A bill prohibiting obscene materials for children in schools and libraries had its first hearing in the Montana State Legislature last week.
Rep. Bob Phalen, R-Lindsay, led the sponsors of HB 234, which would extend the state’s current prohibition of the “public display or dissemination of obscene material to minors” to public schools and libraries by removing certain exemptions in current state law.
“By doing this not only will it reduce the amount of obscene material shown in public schools, libraries and museums, but it will also penalize these entities in violation of this bill,” said Phalen.
If the bill passes, some exceptions will remain, including material for the educational purposes of a college or university or – in the case of nudity – material for scientific or medical purposes.
Critics of the bill have expressed concern about the ambiguity of “obscenity.”
“The definition is too obscure, and the problem is different people have different definitions of it,” said Jack Longbine, a minister and trustee for the Livingston-Park County Public Library board, who worries the Bible could be construed as obscene under the law and that it would alienate the younger generation.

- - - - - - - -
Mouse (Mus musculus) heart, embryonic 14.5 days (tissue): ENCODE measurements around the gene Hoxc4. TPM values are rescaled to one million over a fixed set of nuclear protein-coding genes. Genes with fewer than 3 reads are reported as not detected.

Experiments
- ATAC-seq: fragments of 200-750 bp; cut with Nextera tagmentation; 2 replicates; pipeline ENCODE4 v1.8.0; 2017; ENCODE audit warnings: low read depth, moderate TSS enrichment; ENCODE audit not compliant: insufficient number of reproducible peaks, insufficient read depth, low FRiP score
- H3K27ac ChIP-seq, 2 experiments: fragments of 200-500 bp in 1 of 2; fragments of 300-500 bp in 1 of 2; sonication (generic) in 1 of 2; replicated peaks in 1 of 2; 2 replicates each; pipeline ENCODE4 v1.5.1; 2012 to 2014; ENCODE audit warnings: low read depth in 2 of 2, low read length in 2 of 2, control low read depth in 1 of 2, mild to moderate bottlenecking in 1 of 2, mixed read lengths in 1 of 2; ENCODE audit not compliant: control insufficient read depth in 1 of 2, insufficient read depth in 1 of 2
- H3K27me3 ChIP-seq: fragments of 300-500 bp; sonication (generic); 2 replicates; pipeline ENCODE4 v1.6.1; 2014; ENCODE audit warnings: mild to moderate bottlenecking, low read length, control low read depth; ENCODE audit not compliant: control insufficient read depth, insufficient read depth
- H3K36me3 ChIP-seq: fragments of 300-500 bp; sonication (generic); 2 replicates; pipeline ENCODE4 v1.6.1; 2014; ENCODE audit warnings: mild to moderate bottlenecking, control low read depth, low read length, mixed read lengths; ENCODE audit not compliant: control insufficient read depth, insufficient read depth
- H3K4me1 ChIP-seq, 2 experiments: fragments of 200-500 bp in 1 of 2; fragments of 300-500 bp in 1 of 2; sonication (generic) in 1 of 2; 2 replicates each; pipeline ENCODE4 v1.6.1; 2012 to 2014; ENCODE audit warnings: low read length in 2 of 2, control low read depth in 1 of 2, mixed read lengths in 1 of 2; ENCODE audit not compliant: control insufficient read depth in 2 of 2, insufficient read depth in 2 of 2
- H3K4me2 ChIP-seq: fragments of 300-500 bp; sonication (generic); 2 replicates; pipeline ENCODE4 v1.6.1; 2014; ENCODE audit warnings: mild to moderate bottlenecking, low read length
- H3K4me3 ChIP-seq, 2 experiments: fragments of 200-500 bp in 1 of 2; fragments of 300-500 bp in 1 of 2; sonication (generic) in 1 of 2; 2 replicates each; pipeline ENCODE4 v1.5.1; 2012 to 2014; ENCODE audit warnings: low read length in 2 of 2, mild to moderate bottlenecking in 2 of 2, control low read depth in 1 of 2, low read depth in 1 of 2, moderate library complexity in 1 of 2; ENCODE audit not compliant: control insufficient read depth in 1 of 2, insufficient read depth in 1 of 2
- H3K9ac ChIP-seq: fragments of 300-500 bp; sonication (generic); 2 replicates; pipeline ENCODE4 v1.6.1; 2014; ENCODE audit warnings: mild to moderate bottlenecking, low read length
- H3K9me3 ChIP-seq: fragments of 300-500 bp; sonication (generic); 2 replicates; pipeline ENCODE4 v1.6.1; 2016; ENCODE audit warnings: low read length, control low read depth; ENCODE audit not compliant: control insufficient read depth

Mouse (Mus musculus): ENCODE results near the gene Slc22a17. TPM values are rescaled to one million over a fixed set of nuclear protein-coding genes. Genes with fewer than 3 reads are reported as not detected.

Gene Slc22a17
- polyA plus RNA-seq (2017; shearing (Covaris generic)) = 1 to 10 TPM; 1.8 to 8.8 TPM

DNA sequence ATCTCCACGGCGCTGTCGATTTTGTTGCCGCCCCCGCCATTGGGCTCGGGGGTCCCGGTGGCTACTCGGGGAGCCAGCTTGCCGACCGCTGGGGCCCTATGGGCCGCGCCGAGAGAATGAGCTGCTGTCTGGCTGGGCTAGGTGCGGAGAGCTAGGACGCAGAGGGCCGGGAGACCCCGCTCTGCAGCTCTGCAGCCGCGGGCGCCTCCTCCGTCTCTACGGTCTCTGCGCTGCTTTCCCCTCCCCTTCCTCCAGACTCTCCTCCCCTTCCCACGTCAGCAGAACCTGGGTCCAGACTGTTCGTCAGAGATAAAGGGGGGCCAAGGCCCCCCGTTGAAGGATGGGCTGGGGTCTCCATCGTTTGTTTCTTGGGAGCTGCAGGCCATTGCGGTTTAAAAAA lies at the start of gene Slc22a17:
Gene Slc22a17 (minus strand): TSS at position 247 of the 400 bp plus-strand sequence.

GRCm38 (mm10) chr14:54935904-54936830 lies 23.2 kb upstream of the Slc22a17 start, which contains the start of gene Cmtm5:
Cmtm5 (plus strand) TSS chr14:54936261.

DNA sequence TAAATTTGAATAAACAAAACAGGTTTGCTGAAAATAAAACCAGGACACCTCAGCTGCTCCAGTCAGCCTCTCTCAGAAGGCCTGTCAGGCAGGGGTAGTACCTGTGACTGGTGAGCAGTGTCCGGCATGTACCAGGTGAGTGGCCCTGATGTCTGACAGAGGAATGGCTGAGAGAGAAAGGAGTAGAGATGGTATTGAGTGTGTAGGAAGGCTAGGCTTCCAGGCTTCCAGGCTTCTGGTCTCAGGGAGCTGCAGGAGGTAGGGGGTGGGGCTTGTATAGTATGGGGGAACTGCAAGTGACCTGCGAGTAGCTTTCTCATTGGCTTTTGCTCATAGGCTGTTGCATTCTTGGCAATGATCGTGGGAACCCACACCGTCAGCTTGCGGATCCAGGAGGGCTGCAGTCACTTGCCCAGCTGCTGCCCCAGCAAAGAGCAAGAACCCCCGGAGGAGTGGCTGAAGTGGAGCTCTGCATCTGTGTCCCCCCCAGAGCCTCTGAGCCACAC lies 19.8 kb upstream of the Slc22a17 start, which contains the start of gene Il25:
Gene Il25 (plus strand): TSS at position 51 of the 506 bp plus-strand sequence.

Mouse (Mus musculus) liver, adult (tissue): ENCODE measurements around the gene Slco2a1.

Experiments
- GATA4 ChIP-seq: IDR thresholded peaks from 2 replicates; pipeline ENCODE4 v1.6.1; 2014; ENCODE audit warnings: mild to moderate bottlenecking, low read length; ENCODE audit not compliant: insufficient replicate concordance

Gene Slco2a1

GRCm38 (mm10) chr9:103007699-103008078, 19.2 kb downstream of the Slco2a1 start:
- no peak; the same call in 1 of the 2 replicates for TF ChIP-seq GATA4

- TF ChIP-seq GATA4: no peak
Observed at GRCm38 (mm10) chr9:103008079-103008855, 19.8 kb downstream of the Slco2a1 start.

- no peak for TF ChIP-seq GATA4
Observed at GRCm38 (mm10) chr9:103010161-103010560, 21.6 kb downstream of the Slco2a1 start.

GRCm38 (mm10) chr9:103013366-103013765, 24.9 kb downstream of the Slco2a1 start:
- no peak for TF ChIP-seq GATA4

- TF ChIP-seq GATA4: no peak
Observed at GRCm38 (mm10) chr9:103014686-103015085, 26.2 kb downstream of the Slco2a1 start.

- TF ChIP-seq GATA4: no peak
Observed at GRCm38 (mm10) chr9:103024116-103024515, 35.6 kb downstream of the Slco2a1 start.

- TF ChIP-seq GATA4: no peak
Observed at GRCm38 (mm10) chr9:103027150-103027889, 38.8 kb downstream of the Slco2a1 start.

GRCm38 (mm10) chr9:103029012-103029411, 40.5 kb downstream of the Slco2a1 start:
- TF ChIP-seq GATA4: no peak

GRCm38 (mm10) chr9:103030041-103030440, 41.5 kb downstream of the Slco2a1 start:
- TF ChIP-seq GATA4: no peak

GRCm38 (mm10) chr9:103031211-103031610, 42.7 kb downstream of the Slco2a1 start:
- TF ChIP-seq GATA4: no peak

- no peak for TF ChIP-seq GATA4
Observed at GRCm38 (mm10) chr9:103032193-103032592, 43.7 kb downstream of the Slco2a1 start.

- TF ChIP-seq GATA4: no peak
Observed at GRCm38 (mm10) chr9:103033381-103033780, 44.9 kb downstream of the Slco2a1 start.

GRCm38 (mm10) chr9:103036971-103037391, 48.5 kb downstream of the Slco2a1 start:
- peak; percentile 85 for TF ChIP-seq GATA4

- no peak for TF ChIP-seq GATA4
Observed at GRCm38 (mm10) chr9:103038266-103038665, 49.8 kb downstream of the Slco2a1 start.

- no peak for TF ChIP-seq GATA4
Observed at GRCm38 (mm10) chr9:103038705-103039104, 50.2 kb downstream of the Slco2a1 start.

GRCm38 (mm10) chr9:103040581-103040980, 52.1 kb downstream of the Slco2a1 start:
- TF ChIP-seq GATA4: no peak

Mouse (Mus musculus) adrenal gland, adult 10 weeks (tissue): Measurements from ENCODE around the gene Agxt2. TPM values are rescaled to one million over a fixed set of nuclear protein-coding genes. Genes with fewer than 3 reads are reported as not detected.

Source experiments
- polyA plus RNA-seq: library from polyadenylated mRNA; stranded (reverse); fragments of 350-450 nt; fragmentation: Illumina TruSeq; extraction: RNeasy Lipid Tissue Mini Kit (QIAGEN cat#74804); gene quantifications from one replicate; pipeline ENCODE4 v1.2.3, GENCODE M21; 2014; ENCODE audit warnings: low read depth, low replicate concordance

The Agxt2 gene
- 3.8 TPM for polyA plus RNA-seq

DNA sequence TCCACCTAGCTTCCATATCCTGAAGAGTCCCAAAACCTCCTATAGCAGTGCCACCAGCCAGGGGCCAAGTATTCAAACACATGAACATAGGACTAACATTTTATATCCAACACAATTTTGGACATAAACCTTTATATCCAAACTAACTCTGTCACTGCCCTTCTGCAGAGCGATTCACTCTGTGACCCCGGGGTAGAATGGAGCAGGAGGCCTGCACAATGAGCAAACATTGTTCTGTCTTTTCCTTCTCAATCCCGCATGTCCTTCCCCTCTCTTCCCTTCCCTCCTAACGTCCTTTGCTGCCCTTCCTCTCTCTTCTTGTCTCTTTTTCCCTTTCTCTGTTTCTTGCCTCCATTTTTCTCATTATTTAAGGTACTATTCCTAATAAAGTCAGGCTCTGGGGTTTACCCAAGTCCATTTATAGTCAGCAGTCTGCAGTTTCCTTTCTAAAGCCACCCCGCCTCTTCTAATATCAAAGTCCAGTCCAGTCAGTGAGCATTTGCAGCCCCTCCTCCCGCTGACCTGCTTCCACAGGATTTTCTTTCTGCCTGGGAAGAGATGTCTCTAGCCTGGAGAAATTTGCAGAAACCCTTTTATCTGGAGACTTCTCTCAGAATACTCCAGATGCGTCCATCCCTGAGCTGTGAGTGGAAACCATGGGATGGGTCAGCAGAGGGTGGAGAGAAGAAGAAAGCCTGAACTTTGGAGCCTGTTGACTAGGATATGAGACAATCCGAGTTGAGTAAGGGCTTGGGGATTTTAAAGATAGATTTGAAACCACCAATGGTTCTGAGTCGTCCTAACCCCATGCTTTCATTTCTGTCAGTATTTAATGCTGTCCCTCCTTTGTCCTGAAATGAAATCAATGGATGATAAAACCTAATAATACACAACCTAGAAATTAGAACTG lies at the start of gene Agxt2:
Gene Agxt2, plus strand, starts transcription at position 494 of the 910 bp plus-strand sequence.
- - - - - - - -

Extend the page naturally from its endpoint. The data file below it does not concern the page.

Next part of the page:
Others questioned whether images like Michelangelo’s David or nude Holocaust victims would also be restricted.
However, Montana’s legal definition of obscenity mirrors the Supreme Court’s, which defines obscene material as prurient (excessively interested in sexual matters), lacking serious literary, artistic, political or scientific value, and depicting sexual matters in an offensive way.
Materials can thus contain some sexual content without being legally obscene.
Nonetheless, some perceived the bill as targeting LGBT-themed books.
“I do appreciate that one of the proponents mentioned the book Gender Queer, and made the argument that this is not about LGBTQ issues,” said S.K. Rossi, a Montana resident. “I tend to disagree.”
Gender Queer is a graphic novel about the author’s struggle with gender identity and sexual orientation. The book, found in many school libraries, has been widely disputed as inappropriate for children due to its depictions of sexual intercourse, masturbation and pedophilia.
Despite some objections, HB 234 has also received community support.
“Sexualized materials contribute to the victimization and abuse of children,” said Heather Higgs, a Montana resident and public-school parent.
Jeff Laszloffy, president of the Montana Family Foundation, said the bill was “about restoring trust and respect between schools and parents.”
It is also supported by the State Superintendent Elsie Arntzen.